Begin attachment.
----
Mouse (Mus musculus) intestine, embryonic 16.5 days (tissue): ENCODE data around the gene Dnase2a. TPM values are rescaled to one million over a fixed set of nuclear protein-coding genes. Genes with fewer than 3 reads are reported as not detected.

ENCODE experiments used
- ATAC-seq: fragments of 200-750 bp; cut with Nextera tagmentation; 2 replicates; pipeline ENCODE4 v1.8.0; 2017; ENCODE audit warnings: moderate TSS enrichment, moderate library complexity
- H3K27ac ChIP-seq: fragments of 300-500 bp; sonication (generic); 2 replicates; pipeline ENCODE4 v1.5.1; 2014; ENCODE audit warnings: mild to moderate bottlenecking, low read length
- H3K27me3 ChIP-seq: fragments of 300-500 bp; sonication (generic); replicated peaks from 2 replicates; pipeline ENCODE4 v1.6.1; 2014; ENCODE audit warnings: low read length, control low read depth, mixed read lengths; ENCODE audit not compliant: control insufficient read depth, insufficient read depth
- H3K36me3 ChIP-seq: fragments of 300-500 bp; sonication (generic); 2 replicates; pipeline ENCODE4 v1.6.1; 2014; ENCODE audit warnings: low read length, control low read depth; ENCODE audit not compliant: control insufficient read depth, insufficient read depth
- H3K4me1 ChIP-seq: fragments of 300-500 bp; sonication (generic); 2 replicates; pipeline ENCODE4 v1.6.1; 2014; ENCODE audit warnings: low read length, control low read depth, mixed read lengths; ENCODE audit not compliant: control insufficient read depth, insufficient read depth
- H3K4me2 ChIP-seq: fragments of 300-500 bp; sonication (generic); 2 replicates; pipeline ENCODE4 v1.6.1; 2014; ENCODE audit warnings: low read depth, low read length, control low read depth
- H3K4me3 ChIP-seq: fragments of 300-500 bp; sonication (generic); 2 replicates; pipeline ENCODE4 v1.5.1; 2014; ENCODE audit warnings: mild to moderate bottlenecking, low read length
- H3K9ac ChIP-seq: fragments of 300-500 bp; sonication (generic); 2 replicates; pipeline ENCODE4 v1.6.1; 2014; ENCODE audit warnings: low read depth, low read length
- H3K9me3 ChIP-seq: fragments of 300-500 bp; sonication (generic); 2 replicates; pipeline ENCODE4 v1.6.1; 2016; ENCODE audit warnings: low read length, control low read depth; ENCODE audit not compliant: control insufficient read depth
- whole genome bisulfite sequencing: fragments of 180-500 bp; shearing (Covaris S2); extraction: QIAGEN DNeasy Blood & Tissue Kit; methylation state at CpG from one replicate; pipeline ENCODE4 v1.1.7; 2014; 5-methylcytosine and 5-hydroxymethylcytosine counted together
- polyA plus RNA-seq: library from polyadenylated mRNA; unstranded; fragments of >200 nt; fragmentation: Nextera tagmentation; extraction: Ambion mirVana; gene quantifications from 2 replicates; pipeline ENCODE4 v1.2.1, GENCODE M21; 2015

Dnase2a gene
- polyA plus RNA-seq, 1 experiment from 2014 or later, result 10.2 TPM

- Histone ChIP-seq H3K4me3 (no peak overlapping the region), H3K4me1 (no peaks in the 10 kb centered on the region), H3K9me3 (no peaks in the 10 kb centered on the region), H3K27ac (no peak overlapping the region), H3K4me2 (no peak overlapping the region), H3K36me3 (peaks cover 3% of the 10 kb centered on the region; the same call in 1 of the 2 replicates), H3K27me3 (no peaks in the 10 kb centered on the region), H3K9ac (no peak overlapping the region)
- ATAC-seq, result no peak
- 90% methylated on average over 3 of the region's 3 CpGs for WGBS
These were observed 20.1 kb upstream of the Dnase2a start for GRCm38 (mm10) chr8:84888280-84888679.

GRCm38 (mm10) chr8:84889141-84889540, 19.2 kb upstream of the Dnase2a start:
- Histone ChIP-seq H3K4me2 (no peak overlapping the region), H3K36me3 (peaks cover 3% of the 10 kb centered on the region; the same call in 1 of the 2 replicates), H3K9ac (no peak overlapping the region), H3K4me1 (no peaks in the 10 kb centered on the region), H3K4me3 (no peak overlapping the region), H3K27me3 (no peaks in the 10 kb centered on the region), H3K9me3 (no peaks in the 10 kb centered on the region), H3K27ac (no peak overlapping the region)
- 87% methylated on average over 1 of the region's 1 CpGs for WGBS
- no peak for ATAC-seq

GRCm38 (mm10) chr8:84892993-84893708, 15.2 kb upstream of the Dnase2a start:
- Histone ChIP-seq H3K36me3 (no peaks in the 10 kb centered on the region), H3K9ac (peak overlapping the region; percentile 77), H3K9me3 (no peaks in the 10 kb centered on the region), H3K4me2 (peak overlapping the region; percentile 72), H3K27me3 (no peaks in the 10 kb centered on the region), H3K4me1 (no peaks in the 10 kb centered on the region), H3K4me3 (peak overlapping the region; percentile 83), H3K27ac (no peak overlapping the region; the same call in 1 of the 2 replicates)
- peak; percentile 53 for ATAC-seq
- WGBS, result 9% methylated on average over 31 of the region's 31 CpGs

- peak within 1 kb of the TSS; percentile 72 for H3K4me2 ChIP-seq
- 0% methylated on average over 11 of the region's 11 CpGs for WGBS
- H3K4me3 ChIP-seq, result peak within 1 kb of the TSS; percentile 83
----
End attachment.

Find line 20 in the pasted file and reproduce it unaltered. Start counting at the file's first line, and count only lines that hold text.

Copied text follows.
GRCm38 (mm10) chr8:84889141-84889540, 19.2 kb upstream of the Dnase2a start: